2001: A Space Odyssey starts with the now-immortal image of the earliest form of humanity: An ape, using tools, which excites and inspires all the other apes. We don’t learn much about the ape’s story in the movie (The fascinatingly different novel version calls him “Moon-Watcher”), but the movie is all about that kind of ascension.
Rise of the Planet of the Apes had an involved, personal version of that same ascension acted out by Andy Serkis’ legendary performance as Caesar the chimpanzee, but things didn’t end with that movie. The last movie in the trilogy Rise started, War for the Planet of the Apes is still giving the heroic little tribe of superintelligent apes more involved moments of advancement, woven so well into the story you may not even notice. One that floored me in its cleverness and simplicity: Caesar, longtime leader of the apes and rocked by too many tragedies to count, has bad dreams. 1
That’s the best way to describe War, in fact: The nightmare of a benevolent king, watching the world he (and we) recognized fall further away from his grasp. Rise was all subtle, emotional sci-fi, and the middle chapter Dawn was going for a grim, post-apocalyptic, simian version of Shakespeare, but starting from the opening text War plays off our knowledge and our expectations in a way that reminds me of folktales, or myths, or the even oral tradition – though maybe it’s “sign language tradition”, since most of the apes still prefer the simple, easy-to-understand signing to their limited human speech faculties.
But I digress. The movie looks stunning: Matt Reeves makes the environments just barely too beautiful to be real, using the bright setting sun and mountaintop snowstorms and the foliage of the forest to rob you of a sense of place. The apes have abandoned their San Francisco home from the previous movies, human culture falling so far away that the remnants of the real world we see feel like bubbles in the ether of an unformed world.
This is part of the progression we’ve seen since Rise, where the apes had next to no sense of identity or personhood in the world of the humans: the sun has set, we’re on the other end of the arc. Humans are no longer the dominant species, and they know that, but the movie does too, letting our species recede into something approaching a background texture of “The enemy”. I can think of a half-dozen humans in the movie who get something even approaching a moment of character: The human race is gone, these people are just a mass of dying flesh, marching and praying and hating in formation, frantically trying to reclaim a world long gone.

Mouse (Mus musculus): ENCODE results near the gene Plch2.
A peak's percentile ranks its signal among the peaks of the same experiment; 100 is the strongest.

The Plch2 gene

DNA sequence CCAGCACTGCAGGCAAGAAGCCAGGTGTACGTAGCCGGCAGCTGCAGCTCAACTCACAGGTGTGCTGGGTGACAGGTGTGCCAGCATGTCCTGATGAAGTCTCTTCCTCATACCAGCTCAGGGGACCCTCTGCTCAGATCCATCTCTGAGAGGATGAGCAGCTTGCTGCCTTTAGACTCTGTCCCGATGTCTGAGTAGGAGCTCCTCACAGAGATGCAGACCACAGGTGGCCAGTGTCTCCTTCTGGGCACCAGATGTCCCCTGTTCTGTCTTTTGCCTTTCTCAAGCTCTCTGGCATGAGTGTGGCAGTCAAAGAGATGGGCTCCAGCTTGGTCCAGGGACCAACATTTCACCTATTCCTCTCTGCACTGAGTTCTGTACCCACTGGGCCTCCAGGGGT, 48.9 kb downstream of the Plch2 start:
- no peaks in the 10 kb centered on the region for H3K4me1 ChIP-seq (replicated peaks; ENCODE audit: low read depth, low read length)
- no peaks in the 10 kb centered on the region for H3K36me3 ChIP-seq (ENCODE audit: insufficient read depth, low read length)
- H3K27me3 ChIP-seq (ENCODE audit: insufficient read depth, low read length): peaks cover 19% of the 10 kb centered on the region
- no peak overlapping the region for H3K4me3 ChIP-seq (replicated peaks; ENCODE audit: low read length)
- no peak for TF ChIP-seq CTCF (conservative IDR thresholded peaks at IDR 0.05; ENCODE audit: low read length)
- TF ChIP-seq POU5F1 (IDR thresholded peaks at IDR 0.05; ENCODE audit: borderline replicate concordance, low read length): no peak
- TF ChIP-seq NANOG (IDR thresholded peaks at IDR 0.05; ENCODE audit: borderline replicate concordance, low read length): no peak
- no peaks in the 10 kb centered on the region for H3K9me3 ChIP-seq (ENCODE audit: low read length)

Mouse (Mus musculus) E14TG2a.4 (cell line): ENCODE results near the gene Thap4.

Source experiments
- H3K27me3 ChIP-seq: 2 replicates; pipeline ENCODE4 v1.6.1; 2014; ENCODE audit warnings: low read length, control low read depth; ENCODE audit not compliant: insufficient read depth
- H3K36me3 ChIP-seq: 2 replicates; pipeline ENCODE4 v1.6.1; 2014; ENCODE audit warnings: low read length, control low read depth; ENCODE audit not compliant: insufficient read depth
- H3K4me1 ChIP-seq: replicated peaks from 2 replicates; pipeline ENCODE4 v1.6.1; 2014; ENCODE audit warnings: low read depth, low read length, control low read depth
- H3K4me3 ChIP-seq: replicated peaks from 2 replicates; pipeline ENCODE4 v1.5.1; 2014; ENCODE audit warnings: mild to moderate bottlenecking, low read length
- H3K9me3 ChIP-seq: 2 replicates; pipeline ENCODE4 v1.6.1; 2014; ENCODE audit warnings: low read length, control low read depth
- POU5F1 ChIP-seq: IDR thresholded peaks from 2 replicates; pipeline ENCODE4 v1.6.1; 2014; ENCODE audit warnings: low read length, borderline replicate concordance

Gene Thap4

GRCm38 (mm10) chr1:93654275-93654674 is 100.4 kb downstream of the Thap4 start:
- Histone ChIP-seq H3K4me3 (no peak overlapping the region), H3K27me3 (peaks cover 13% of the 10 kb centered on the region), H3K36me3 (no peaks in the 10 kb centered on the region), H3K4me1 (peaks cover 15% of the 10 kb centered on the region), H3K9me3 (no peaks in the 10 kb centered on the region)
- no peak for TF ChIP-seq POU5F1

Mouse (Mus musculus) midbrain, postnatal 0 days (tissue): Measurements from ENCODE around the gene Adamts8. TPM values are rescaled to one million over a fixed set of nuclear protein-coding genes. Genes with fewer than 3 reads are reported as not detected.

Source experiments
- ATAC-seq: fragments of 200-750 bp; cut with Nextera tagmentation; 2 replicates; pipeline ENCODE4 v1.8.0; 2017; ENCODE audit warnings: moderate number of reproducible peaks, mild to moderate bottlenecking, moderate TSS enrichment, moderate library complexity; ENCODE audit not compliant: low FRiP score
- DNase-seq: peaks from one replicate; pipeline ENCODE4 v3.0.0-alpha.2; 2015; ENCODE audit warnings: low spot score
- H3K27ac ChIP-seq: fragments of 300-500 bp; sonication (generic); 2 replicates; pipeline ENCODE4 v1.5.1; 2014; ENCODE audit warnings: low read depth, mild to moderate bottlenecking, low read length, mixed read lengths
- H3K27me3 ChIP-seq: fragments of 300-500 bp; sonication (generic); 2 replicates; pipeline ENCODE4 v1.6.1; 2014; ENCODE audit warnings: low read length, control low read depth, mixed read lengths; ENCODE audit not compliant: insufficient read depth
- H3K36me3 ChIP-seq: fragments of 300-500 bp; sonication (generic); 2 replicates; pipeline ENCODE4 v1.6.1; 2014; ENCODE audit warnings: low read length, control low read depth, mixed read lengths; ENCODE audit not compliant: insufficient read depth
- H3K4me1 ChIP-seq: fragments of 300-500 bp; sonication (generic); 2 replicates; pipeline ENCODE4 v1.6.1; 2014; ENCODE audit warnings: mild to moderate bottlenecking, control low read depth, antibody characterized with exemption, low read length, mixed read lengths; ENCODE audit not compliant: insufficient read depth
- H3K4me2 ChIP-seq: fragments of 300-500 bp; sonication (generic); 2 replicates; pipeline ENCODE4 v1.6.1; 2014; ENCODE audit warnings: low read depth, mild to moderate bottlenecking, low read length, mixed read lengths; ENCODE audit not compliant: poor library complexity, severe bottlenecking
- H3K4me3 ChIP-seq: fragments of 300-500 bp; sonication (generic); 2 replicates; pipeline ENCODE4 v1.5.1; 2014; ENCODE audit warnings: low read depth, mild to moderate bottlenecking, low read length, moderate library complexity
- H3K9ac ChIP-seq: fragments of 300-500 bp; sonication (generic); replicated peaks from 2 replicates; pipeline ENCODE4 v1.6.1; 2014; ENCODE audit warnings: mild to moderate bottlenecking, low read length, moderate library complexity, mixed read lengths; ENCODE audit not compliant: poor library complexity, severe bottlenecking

Caesar’s apes have been waging a bloody and tiring war against these humans, that he’s been trying in vain to end in any way he can. The movie starts with him formulating a plan to abandon their jungle stronghold for good and make for uninhabited land across deserts and mountains, but the humans attack that stronghold before the plan can be put into action. Caesar has to set out on horseback with his little band of ape leaders, who get their biggest roles yet here. How did the humans finally find the apes? Turncoat apes, working with humans out of fear and spite and pride, another one of those fascinating moments of advancement I was talking about.
The turncoat apes are only called “Donkeys” – take a few seconds, you’ll get it – and this is part of what I mean about how the movie plays on our cultural expectations. There are so many moments meant to make you think of specific war movies, or post-apocalypse movies, or even just non-uplifted apes, and it adds a texture that makes the movie feel grander than the previous movies, which have stood so completely alone in the annals of culture.
Take the unnamed balding ape played by Steve Zahn, who’s introduced in a sequence that segues from The Searchers to Kubrick’s Shining. You expect someone unhinged, solitary and battle-hardened, and that’s what you get, but that character is also the movie’s comic relief, and even its moral center in some ways.
That eclectic mix of roles befits an Apes movie well. It’s always been such a self-contradictory franchise, such rarefied and hard SF blockbusters filled with jokes about monkeys and huge, crazy action. Look at Woody Harrelson’s Colonel, the grim, taciturn and sadistic leader of the human armies: Between his narration in the trailers and his movie-monster presence, he’s given more fearful buildup than Darth Vader and Colonel Kurtz put together (a pretty good summation of how Harrelson plays the character) but the first thing he says to Caesar when they meet face-to-face is a genuine, hesitant apology for his brutality.
It works, is the important thing, it all works – thanks in huge part to Michael Giacchino’s phantasmagorical score, peppered with the same kind of strange levity as the events we see. Reeves and co-writer Mark Bomback know the characters and their world inside and out, and find the perfect uses and endings for everyone from Maurice the wise orangutan, to Caesar’s baby son from the last movie, to Caesar himself, to the very Planet of Apes 2 we’ve been following for three straight movies.
This is good enough that I expect it to easily make sequel-justifying money, and there’s definitely room for more movies if you wanted them, but I don’t: I feel this finished this very minor-key trilogy of blockbuster movies on the best possible major chord. Nothing lasts forever, says War, especially not dreams, so why should this dream?
- 2010: The Year We Make Contact (or Odyssey Two, as the much better novel puts it) has HAL 9000 mournfully asking its programmer “Will I dream?” “Of course”, responds the programmer. “All intelligent beings dream”.
- Yes, Harrelson does say it out loud, and no, it isn’t nearly as silly as it sounded in the trailer